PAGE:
This recipe is really simple and makes enough that two people can have it for dinner and enjoy leftovers for lunch…for several days. What I particularly enjoy is that the vegetables stay slightly crisp and distinct from each other even after reheating.

Tools you need:

–          Cutting board

–          Knife

–          Big pot (I love that you only use one pot!)

Ingredients:

–          1 tablespoon olive oil

–          1 large onion, chopped

–          2 garlic cloves, minced

–          1 tablespoon chili powder

–          1 1/2 teaspoons ground cumin

–          1 28-ounce can diced tomatoes in juice

–          2 pounds butternut squash cut into 1-inch pieces

–          4 ounces green beans, trimmed, cut into 1-inch pieces

–          1 15- to 16-ounce can black beans, rinsed, drained

–          1 tablespoon minced, seeded jalapeño pepper

–          1/2 cup chopped fresh cilantro

Unless I am baking, I generally use recipe measurements as guidelines and ingredients as suggestions. So if you want to substitute different veggies depending on availability, go for it! If you don’t like heat, omit the jalapeño. Hate cilantro? Try parsley instead. But I find a fresh herb is needed to brighten it up a bit. Add whatever herb just before serving.

Directions:

  1. Heat oil in heavy large pot over medium heat. Add onion and sauté until tender and golden.
  2.  Add garlic, chili powder and cumin and stir until garlic is soft. This will take about a minute.
  3. Add tomatoes with juices; bring to boil.
  4.  Stir in squash and green beans. Reduce heat; cover and simmer until vegetables are almost tender. You can prick them with a fork to check. If you like really crisp green beans, add them a few minutes after the squash.
  5. Stir in black beans and jalapeño. Cover and simmer for a few more minutes (5 or so).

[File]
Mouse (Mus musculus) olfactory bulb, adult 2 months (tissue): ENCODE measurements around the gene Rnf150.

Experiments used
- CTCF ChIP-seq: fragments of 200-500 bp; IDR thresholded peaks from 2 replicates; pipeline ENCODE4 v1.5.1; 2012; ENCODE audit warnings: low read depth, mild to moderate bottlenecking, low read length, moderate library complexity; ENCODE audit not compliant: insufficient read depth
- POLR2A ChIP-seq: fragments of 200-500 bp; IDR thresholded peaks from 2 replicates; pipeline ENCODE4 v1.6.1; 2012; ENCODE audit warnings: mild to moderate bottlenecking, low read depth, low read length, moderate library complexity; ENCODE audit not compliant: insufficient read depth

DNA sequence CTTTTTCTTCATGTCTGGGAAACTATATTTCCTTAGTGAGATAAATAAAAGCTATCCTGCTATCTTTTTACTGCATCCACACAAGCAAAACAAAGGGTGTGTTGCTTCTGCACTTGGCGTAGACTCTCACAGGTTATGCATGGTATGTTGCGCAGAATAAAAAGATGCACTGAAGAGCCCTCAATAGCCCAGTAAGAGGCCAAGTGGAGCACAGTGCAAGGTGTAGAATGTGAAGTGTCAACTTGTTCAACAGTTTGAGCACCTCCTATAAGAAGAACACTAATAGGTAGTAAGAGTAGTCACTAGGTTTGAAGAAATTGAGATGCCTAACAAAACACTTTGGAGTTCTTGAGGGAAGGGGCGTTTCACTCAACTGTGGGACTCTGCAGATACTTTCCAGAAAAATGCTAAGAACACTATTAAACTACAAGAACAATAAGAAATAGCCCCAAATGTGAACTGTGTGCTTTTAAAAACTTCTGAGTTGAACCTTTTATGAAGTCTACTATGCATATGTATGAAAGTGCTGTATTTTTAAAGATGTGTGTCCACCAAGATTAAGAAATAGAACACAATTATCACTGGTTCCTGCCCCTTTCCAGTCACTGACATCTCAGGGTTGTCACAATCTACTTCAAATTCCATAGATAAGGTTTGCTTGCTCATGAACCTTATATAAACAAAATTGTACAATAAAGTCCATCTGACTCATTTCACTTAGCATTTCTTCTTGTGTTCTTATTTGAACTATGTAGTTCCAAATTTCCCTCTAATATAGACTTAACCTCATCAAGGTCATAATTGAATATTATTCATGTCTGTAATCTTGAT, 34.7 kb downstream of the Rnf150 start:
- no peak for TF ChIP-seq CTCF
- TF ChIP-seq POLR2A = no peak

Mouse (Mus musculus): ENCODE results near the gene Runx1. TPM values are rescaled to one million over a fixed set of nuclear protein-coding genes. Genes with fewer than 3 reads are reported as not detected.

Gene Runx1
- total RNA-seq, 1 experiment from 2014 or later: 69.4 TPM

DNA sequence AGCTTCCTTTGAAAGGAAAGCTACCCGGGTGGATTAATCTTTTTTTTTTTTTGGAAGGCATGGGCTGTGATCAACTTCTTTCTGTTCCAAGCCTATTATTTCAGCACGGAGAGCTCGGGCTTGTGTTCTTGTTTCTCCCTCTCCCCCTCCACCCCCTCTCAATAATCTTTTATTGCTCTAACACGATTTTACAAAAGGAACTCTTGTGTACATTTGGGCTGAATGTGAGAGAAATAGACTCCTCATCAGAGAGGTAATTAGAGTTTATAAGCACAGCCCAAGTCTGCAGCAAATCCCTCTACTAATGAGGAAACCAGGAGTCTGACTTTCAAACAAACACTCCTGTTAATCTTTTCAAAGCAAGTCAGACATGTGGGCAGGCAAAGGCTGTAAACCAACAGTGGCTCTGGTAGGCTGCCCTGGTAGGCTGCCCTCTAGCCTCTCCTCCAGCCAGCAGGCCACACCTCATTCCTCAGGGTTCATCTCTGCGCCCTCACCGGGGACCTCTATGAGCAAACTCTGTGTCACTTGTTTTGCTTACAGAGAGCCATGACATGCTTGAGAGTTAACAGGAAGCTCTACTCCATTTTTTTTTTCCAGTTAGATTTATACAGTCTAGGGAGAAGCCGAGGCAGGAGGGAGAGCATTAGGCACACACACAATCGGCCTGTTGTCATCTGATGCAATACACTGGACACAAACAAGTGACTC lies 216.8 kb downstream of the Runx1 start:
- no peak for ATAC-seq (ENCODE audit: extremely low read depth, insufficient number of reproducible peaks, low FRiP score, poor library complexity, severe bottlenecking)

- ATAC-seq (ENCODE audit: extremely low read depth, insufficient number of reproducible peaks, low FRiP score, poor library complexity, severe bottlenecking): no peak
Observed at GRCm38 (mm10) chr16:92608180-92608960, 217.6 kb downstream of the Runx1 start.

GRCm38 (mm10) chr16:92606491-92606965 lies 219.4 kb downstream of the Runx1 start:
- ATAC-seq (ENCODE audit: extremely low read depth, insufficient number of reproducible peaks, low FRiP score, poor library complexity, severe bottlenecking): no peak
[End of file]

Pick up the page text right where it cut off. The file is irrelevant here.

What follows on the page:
6. Stir in cilantro.
  7. Eat it! (Remember to share).

Recipe originally from epicurious.

Vegan-easy

A lot of people might think that being a vegan, or cooking vegan meals, or baking vegan treats could be really intimidating. Like it might possibly involve a lot of strange and exotic ingredients, and kitchen acrobatics.

What is a vegan? What is a vegan meal?

A vegan is a human who chooses not to consume any animal products or by-products such as meat, cheese, eggs, dairy, butter, gelatin (sometimes in yogurt, licorise allsorts), fast food french fries (can be deep fried in animal fats), honey (made by bees), &c. It might also involve wearing clothes and shoes made only from plant-derived or synthetic materials (no leather or wool). Folks do this for political, ethical, dietary, religious, and/or health reasons. (This list, I recognise, fails to do justice to the myriad reasons which inspire and motivate people to become vegans, but which must suffice for the sake of brevity. If you know things about being a vegan/eating vegan, please share your thoughts! Teach me things!)

There are varying degrees of veganism. For example, some vegans may go so far as to avoid refined sugar, because sometimes animal charcoal is used in the refining process. A cool lady I knew, Steph, was a vegan for dietary and health reasons (for her, the ethical implications were an awesome bonus), and she owned and wore a kickass pair of leather boots. To each her own.

In short, vegan meals are meals that do not include any meat or animal byproducts. Making a vegan meal might sound challenging. ‘But what would you even put in a vegan meal?!’ one might ask.

the answer

The Vegan Stoner is here to prove that you can make delicious, nutritious, über-cheap, easy-peasy vegan meals with 6 readily-available ingredients in 6 steps! It is even illustrated!! Look:

I’m a big fan of these recipes because they are so basic, they don’t require that you have expensive kitchen tools or know fancy cooking techniques, and while some recipes call for an obscure vegan substitute, they are not all heavily soy dependent. (Soapbox aside: I tend to think an over-dependence on soy products is not terribly good for your body, or the earth. Maybe I’ll write about this another day.)

Since I am not vegan myself, I am ok with substituting cow’s milk yogurt for soy yogurt, and I am ok with using honey instead of agave syrup. (Though if you are looking for something a bit easier to come by than agave syrup, which is a cactus-plant-derived sweetener, you can opt for maple syrup, a tree-sap-derived sweetener.)

Have a go! I think you’ll like it: The Vegan Stoner.